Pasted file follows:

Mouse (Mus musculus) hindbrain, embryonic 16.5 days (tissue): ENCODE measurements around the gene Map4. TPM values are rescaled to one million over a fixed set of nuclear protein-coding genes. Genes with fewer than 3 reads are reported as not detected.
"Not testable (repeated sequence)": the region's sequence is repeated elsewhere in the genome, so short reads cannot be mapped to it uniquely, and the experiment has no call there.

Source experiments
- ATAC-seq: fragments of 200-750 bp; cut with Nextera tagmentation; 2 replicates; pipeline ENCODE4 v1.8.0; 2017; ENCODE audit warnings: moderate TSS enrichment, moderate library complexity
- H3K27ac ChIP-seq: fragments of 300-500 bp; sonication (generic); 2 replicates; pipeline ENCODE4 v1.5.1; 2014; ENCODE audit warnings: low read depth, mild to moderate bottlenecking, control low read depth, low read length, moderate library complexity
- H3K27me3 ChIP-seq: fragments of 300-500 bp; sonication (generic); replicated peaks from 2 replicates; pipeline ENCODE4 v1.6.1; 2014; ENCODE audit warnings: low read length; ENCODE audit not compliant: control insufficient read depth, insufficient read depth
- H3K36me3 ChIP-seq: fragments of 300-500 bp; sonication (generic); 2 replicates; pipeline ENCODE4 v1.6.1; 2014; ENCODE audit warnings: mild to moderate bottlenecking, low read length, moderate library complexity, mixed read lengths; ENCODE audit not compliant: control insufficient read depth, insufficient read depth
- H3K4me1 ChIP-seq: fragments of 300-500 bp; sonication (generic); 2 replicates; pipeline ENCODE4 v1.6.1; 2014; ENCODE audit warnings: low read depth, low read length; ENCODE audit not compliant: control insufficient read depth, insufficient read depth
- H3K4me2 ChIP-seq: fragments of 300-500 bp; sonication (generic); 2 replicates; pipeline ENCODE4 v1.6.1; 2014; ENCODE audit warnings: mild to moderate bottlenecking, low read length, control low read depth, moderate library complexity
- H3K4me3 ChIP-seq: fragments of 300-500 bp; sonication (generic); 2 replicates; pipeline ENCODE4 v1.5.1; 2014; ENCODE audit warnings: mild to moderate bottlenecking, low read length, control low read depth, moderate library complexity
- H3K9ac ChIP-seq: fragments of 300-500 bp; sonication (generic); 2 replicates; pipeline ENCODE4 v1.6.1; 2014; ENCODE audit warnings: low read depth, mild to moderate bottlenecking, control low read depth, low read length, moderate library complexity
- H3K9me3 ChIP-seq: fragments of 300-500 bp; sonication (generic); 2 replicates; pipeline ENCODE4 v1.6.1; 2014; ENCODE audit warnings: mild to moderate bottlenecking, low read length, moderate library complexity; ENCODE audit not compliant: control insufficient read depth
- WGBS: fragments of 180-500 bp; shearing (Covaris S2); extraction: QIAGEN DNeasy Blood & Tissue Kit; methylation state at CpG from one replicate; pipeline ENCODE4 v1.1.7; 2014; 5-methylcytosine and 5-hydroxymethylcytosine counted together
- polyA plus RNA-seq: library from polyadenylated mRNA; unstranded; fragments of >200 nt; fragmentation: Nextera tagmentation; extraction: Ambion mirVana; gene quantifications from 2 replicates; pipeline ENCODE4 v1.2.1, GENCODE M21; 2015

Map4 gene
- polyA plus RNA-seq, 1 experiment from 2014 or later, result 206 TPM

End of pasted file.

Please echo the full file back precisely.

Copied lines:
Mouse (Mus musculus) hindbrain, embryonic 16.5 days (tissue): ENCODE measurements around the gene Map4. TPM values are rescaled to one million over a fixed set of nuclear protein-coding genes. Genes with fewer than 3 reads are reported as not detected.
"Not testable (repeated sequence)": the region's sequence is repeated elsewhere in the genome, so short reads cannot be mapped to it uniquely, and the experiment has no call there.

Source experiments
- ATAC-seq: fragments of 200-750 bp; cut with Nextera tagmentation; 2 replicates; pipeline ENCODE4 v1.8.0; 2017; ENCODE audit warnings: moderate TSS enrichment, moderate library complexity
- H3K27ac ChIP-seq: fragments of 300-500 bp; sonication (generic); 2 replicates; pipeline ENCODE4 v1.5.1; 2014; ENCODE audit warnings: low read depth, mild to moderate bottlenecking, control low read depth, low read length, moderate library complexity
- H3K27me3 ChIP-seq: fragments of 300-500 bp; sonication (generic); replicated peaks from 2 replicates; pipeline ENCODE4 v1.6.1; 2014; ENCODE audit warnings: low read length; ENCODE audit not compliant: control insufficient read depth, insufficient read depth
- H3K36me3 ChIP-seq: fragments of 300-500 bp; sonication (generic); 2 replicates; pipeline ENCODE4 v1.6.1; 2014; ENCODE audit warnings: mild to moderate bottlenecking, low read length, moderate library complexity, mixed read lengths; ENCODE audit not compliant: control insufficient read depth, insufficient read depth
- H3K4me1 ChIP-seq: fragments of 300-500 bp; sonication (generic); 2 replicates; pipeline ENCODE4 v1.6.1; 2014; ENCODE audit warnings: low read depth, low read length; ENCODE audit not compliant: control insufficient read depth, insufficient read depth
- H3K4me2 ChIP-seq: fragments of 300-500 bp; sonication (generic); 2 replicates; pipeline ENCODE4 v1.6.1; 2014; ENCODE audit warnings: mild to moderate bottlenecking, low read length, control low read depth, moderate library complexity
- H3K4me3 ChIP-seq: fragments of 300-500 bp; sonication (generic); 2 replicates; pipeline ENCODE4 v1.5.1; 2014; ENCODE audit warnings: mild to moderate bottlenecking, low read length, control low read depth, moderate library complexity
- H3K9ac ChIP-seq: fragments of 300-500 bp; sonication (generic); 2 replicates; pipeline ENCODE4 v1.6.1; 2014; ENCODE audit warnings: low read depth, mild to moderate bottlenecking, control low read depth, low read length, moderate library complexity
- H3K9me3 ChIP-seq: fragments of 300-500 bp; sonication (generic); 2 replicates; pipeline ENCODE4 v1.6.1; 2014; ENCODE audit warnings: mild to moderate bottlenecking, low read length, moderate library complexity; ENCODE audit not compliant: control insufficient read depth
- WGBS: fragments of 180-500 bp; shearing (Covaris S2); extraction: QIAGEN DNeasy Blood & Tissue Kit; methylation state at CpG from one replicate; pipeline ENCODE4 v1.1.7; 2014; 5-methylcytosine and 5-hydroxymethylcytosine counted together
- polyA plus RNA-seq: library from polyadenylated mRNA; unstranded; fragments of >200 nt; fragmentation: Nextera tagmentation; extraction: Ambion mirVana; gene quantifications from 2 replicates; pipeline ENCODE4 v1.2.1, GENCODE M21; 2015

Map4 gene
- polyA plus RNA-seq, 1 experiment from 2014 or later, result 206 TPM